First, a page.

The protagonist of Almudena Grandes’ postwar Bildungsroman observes gendered models (of toxic hegemonic masculinity and anti-hegemonic resistance) ultimately to become a resistant, a political prisoner, and a candidate in the first democratic elections. This chapter investigates the novel’s gendered spaces and resistance techniques. During the bloody Triennium of Terror (1947–1949) in Jaén, the young son of a guardia civil, Nino, is an auditory witness to psychological torture, including sexual intimidation of female prisoners. The violent, hierarchized toxic masculinity of the barracks stands in contrast to the secluded female space inhabited by a collective of female anti-fascists whose influence prompts the protagonist’s lifelong political engagement that combats the mandated forgetting of erasure and perpetuates the memory of the resistance in Sierra Sur.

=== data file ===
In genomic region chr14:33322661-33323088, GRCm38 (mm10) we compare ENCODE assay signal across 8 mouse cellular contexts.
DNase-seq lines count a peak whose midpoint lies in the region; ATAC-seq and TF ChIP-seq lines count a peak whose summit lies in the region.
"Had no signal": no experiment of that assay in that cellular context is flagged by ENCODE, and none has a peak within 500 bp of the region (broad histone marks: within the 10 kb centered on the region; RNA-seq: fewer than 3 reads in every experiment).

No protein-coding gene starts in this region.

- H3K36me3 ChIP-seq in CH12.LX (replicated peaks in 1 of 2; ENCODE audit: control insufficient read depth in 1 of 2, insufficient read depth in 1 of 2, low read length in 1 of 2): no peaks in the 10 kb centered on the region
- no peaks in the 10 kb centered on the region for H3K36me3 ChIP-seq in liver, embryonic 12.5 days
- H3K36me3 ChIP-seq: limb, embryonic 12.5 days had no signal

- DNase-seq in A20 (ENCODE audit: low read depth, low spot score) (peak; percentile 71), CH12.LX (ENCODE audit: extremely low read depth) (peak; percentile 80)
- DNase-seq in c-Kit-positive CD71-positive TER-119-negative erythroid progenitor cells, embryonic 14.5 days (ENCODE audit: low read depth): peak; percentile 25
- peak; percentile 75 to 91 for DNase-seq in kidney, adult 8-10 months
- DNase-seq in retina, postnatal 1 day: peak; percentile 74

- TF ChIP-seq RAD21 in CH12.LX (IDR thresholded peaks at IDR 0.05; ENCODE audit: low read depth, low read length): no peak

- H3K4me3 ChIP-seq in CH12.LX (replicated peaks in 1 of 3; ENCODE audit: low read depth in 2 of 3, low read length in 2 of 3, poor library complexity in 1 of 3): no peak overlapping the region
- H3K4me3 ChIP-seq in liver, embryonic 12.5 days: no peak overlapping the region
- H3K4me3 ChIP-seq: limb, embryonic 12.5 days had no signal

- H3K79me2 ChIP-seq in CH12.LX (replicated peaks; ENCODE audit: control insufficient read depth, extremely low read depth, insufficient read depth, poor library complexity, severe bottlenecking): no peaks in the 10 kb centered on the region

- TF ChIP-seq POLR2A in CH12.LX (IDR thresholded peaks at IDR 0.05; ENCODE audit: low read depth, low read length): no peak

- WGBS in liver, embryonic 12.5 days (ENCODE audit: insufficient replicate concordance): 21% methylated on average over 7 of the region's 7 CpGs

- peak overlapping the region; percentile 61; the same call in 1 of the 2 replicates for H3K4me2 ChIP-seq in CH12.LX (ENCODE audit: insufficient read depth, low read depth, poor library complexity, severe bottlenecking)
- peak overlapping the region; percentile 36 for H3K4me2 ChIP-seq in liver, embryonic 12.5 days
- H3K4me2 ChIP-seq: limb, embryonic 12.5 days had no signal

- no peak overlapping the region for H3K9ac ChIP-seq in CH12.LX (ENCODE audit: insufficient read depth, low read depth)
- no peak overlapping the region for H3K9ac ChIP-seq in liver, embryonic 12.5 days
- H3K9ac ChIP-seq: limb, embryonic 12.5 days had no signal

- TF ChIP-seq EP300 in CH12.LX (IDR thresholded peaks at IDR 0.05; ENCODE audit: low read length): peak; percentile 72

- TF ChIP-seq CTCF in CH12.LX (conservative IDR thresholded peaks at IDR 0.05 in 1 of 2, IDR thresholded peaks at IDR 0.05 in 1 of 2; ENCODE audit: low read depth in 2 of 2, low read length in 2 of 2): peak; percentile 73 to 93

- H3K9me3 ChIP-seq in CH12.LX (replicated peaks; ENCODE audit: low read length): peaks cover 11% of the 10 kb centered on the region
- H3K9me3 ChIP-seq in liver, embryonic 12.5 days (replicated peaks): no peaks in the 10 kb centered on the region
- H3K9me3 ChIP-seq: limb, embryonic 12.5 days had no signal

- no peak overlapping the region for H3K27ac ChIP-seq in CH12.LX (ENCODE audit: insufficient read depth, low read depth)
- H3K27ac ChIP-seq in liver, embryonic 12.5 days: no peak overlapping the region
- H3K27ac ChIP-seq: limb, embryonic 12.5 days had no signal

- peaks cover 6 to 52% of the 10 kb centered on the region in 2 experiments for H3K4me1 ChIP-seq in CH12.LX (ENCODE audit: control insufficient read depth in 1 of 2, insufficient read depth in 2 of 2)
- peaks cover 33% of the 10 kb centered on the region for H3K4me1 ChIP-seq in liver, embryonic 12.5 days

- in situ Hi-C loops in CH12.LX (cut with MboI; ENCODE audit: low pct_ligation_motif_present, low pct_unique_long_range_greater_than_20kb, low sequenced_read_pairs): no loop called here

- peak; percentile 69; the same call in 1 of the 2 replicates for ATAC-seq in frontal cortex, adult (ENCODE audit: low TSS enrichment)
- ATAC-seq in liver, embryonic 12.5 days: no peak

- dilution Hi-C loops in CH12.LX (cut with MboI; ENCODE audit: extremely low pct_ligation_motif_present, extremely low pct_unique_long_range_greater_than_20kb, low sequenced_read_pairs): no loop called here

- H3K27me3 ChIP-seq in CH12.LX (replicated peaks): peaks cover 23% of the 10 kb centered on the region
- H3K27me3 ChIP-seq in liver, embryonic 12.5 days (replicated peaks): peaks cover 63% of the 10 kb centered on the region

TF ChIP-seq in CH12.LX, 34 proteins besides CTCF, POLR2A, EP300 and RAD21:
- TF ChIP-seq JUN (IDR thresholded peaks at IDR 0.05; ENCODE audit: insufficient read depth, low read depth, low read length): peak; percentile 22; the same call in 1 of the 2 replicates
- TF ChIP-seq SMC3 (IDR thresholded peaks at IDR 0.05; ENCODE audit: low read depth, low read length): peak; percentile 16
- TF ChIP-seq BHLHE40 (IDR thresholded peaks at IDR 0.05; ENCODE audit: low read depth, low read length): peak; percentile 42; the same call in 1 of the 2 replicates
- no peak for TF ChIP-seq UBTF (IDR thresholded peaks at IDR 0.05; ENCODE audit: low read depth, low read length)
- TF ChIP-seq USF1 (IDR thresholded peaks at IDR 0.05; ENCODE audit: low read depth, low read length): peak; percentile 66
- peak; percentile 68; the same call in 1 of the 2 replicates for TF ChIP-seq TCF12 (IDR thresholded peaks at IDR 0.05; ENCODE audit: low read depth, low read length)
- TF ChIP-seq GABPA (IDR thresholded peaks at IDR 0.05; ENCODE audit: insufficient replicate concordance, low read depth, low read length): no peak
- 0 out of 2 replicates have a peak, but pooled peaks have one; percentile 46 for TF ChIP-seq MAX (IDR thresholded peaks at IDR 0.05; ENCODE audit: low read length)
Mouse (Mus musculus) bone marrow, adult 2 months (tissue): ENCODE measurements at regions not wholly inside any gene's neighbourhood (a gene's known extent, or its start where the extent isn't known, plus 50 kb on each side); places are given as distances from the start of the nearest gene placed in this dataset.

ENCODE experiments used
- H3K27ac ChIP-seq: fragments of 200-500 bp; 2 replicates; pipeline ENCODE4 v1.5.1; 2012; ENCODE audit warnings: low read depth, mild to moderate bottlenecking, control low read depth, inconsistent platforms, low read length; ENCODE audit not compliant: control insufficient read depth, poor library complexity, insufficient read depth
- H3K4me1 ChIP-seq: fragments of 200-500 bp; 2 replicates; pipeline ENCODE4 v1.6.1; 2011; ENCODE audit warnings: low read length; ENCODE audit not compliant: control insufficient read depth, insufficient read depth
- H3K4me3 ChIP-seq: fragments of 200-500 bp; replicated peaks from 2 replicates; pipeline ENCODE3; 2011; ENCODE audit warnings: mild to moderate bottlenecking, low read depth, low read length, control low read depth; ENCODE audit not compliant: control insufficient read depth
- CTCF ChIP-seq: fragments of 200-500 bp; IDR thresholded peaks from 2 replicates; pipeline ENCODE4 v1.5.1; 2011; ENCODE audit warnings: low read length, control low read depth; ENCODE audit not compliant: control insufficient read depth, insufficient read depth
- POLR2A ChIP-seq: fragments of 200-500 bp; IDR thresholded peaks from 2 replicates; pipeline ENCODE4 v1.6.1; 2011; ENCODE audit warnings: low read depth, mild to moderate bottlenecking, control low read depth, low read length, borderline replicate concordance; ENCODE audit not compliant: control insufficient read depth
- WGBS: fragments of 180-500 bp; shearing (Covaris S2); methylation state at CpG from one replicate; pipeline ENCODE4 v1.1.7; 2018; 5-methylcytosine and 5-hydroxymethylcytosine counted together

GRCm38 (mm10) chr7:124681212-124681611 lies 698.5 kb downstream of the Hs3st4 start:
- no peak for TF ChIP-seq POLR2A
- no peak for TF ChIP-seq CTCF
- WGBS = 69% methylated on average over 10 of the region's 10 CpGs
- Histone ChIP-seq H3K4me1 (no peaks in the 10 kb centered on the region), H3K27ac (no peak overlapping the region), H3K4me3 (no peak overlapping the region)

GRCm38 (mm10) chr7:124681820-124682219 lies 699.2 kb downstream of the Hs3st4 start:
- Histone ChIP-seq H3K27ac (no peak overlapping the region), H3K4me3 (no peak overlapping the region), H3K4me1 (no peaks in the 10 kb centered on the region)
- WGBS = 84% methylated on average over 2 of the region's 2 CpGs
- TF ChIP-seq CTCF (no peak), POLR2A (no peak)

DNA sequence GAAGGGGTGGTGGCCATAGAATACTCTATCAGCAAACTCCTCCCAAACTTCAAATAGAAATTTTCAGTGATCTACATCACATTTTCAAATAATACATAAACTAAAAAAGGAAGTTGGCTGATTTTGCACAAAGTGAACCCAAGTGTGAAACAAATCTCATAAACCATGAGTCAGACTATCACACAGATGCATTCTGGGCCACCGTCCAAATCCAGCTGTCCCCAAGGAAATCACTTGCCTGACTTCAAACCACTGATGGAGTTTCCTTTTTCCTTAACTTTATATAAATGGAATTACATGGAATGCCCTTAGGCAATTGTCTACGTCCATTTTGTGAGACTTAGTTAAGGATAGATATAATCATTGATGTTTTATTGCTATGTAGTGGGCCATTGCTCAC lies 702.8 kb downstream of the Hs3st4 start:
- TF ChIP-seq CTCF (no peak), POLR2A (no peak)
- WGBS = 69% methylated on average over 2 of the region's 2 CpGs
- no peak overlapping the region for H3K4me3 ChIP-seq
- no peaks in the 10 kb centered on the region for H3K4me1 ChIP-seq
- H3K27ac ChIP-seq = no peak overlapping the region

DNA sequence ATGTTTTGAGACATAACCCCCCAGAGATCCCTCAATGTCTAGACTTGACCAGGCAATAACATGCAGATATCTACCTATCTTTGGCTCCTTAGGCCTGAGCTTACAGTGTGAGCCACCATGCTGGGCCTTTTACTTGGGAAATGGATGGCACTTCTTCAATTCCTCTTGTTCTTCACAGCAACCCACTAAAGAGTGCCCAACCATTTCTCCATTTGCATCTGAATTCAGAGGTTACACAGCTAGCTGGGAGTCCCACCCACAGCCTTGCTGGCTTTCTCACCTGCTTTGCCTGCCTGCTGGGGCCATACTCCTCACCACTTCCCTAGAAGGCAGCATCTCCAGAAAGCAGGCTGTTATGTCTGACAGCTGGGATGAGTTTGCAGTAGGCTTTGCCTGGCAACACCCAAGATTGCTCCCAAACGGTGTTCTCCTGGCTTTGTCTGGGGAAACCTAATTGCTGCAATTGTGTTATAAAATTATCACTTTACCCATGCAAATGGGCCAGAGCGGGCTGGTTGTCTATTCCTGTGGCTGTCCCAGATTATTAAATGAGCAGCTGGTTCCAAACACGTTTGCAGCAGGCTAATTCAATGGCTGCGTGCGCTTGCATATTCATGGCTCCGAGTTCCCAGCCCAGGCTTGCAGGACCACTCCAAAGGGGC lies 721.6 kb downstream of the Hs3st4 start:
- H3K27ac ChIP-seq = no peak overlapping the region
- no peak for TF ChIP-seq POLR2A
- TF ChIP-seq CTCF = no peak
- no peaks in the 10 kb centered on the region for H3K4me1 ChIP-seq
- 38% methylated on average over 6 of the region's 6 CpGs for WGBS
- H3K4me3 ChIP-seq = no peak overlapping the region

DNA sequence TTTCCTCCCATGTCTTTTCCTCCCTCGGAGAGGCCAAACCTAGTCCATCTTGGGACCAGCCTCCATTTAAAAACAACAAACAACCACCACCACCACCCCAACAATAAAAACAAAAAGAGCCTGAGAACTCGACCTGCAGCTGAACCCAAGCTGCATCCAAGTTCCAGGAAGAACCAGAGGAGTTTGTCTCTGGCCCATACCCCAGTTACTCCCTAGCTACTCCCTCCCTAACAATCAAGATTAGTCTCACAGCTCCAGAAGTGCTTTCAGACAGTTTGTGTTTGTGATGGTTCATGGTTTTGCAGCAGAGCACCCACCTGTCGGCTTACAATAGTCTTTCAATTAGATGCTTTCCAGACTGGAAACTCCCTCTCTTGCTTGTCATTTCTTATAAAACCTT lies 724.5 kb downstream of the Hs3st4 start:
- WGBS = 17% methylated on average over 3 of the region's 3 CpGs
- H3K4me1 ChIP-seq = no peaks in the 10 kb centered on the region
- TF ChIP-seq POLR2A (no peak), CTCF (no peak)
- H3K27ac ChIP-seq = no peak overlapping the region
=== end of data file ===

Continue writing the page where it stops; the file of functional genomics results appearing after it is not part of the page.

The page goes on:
|Original language||English (US)|
|Title of host publication||Palgrave Studies in Cultural Heritage and Conflict|
|Number of pages||37|
|State||Published - 2022|
|Name||Palgrave Studies in Cultural Heritage and Conflict|
Bibliographical notePublisher Copyright:
© 2022, The Author(s), under exclusive license to Springer Nature Switzerland AG.